Top 10 Pumpkins for Chickens (And One to Avoid)

By Chicken Fans Editorial Team

Chickens love pumpkins! Both the flesh and seeds are nutritional powerhouses for your backyard flock. If you are preparing some jack-o’-lanterns for Halloween, keep some flesh and seeds aside for your birds.

We are not exaggerating.

A small cup of pumpkin cubes already provides more than 200% of a chicken’s daily vitamin A intake. We’ve written an in-depth study on all the health benefits that pumpkins bring to your flock.

Here are 10 pumpkin varieties your chickens will love.

1. Hokkaido

A black araucana chicken looking at a hokkaido pumpkin

The Japanese squash is orange on the outside and bright and tasty on the inside. They have a mild sweet taste with a nutty accent and can be used for eating, soup and other dishes.

Hokkaido pumpkins weigh up to 4,5 pounds, making them easy to carry around, even for kids. They are great for Halloween and have the ideal size for a small backyard flock.

2. Munchkin Pumpkins

Three chickens eating seeds from a sliced munchkin pumpkin

The munchkin pumpkin is a small variety that’s only about 3 to 4 inches. Munchkins are commonly used as Halloween decorations. They have a bright orange color and are deeply ribbed.

Although they are adorable, most people toss them in the bin since the skin is hard and they don’t have a lot of flesh. However, these miniature pumpkins have plenty of seeds that your chickens love. When all the seeds are gone, they will gobble up the rest of the pumpkin.

3. Spaghetti Squash

a spaghetti squash growing on a plant just above the ground

Not all members of the pumpkin family are round-shaped. Spaghetti squash is a winter squash that’s a bit longer, with yellow-to-orange skin. The deeper the orange, the more beta-carotene the squash holds.

The spaghetti squash’s center contains many seeds that are nutritional bombs for your backyard flock.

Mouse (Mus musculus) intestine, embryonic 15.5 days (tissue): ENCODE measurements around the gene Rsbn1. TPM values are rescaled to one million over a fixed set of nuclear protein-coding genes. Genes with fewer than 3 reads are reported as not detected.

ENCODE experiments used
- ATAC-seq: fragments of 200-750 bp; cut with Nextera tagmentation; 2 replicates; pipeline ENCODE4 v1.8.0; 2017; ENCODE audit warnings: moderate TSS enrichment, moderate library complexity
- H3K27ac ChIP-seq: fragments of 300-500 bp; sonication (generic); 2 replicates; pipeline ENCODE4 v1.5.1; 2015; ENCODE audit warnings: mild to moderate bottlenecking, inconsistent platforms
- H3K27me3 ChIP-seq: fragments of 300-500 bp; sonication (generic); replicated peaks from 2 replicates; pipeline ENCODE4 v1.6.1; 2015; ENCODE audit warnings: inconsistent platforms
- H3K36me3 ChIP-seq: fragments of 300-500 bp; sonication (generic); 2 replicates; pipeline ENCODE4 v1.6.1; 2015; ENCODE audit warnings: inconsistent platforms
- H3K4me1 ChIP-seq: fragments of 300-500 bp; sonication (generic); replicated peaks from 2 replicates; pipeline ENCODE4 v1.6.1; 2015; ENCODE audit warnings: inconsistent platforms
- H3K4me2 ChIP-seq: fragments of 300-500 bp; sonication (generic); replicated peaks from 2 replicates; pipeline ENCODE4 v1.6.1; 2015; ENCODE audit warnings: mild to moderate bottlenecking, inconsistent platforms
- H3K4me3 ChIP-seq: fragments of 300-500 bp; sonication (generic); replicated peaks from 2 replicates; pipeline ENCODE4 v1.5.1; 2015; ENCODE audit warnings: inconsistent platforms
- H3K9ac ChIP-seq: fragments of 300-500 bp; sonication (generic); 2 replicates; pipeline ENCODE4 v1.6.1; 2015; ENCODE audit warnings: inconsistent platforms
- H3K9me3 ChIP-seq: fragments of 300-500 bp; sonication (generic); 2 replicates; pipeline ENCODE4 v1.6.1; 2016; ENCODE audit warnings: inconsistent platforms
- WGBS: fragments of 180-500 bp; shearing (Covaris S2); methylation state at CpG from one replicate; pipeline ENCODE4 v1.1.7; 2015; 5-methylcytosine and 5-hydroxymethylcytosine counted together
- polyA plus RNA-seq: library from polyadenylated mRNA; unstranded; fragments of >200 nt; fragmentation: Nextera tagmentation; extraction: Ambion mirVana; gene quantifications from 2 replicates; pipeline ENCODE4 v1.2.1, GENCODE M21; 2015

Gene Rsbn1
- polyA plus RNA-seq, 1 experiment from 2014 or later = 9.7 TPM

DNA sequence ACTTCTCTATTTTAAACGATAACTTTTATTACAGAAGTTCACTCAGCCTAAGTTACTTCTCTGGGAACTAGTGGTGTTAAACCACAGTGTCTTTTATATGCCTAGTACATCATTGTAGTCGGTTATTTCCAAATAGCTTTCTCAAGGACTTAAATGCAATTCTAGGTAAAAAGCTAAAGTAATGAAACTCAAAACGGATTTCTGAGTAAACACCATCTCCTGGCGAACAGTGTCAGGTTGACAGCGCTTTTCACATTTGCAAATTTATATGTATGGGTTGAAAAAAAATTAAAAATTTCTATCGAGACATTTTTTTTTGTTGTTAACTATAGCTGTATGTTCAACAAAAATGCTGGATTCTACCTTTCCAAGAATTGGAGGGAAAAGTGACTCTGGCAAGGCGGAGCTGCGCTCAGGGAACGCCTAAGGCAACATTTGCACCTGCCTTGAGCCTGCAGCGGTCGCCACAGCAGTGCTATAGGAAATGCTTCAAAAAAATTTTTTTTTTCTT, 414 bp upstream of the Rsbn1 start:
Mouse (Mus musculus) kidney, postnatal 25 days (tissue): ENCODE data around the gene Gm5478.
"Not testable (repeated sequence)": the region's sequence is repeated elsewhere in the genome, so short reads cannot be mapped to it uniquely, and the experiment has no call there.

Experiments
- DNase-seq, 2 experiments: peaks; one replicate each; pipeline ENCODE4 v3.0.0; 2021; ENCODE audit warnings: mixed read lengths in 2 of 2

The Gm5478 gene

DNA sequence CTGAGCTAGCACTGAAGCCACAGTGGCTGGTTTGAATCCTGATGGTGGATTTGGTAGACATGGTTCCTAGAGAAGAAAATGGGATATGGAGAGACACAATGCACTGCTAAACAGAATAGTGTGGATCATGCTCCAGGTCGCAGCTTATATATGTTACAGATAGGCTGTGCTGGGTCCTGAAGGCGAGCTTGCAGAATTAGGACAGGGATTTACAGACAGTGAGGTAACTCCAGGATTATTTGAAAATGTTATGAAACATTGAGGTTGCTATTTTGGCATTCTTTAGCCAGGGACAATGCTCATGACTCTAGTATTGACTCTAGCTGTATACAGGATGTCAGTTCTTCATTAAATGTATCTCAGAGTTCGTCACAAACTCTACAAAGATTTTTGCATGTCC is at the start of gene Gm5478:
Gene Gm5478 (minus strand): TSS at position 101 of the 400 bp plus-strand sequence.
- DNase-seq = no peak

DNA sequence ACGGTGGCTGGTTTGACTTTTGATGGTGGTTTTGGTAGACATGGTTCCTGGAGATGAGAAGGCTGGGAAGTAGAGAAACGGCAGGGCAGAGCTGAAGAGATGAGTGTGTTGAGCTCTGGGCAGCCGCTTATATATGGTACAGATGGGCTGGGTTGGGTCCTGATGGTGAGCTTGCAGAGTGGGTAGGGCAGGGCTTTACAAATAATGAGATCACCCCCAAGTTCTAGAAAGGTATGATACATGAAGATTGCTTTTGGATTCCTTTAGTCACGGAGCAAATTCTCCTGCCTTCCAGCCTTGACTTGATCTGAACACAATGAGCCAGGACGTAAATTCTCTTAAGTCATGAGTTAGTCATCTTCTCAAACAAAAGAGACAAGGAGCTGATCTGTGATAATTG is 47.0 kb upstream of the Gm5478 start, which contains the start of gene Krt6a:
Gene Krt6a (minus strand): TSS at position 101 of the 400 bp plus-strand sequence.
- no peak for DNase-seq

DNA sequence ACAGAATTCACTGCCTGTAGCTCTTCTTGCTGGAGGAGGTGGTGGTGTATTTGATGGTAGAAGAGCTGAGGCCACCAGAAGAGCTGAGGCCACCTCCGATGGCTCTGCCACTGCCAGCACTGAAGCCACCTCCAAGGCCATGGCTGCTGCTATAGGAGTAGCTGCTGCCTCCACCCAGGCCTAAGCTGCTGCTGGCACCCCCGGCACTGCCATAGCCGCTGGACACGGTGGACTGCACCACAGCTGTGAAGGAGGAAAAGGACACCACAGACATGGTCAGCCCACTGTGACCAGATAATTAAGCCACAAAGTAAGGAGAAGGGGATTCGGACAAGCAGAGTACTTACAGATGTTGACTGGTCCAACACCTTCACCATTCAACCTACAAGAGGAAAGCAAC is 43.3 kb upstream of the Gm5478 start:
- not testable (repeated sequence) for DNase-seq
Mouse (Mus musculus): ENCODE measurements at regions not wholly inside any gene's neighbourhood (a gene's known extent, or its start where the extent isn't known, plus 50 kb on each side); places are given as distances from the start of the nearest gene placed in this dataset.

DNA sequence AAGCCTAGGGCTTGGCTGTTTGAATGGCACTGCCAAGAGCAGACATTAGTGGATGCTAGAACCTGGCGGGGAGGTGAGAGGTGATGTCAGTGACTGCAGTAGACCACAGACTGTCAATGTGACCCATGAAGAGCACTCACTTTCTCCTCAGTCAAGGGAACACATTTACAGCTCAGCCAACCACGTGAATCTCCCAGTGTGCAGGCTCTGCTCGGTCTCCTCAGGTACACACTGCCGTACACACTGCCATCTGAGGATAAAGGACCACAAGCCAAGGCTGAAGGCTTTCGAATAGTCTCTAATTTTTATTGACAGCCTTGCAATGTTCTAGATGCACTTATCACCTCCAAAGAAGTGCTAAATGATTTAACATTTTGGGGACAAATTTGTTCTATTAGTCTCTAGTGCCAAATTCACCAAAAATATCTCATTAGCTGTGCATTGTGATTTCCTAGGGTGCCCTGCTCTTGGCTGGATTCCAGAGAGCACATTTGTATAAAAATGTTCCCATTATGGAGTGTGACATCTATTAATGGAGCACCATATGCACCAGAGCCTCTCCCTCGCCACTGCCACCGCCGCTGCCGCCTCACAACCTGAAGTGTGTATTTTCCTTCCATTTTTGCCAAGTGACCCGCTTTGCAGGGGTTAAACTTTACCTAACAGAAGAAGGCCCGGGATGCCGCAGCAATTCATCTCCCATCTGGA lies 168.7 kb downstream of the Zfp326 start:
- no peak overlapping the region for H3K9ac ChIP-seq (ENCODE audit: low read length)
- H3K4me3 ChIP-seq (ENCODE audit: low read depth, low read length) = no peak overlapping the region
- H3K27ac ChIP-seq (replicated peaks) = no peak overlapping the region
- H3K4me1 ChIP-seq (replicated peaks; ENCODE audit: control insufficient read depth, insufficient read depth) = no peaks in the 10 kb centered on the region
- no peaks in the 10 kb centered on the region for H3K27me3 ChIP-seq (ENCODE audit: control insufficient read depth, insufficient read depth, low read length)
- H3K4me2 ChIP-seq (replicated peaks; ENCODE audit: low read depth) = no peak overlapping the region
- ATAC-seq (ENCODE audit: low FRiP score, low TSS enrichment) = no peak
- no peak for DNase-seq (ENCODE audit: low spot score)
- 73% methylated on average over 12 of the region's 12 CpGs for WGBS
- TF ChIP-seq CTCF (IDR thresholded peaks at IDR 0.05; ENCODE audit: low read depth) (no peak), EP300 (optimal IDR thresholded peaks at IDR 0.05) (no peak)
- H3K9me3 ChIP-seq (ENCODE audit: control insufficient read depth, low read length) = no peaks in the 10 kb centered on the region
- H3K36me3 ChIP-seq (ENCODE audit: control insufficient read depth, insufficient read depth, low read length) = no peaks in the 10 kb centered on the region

4. Baby Boo Pumpkins

A Marans chicken looking at baby boo pumpkins to see how she can start eating it

The baby boo pumpkin is a white, decorative mini pumpkin that’s typically used in Halloween decorations. However, they are perfectly edible.

Baby boo pumpkins are white inside and have a tender, sweet, nutty flavor. Technically, the baby boo pumpkins are acorn squash.

5. Jack O’ Lantern

3 carved jack o' lantern pumpkins

This list would never be complete without the good old Jack O’ Lantern. It’s one of the most common Halloween pumpkins around. It’s used for several Halloween dishes, great for carving, and ideal for pumpkin soups.

Many chicken keepers create small carvings in the dense skin of the pumpkin and let the chickens carve the rest of the lantern.

6. Big Max Pumpkin

A giant big max pumpkin laying on the soil with the fruit still attached to the plant

Big Max pumpkins of the species Cucurbita maxima can grow over 100 pounds. They have bright orange skin and yellow-orange flesh.

Due to their big size, they are typically used as an exhibition pumpkins during Halloween. However, they are perfectly edible and full of beta-carotene and vitamins. If you are carving a Big Max, keep the leftovers for your backyard flock.

7. Long Island Cheese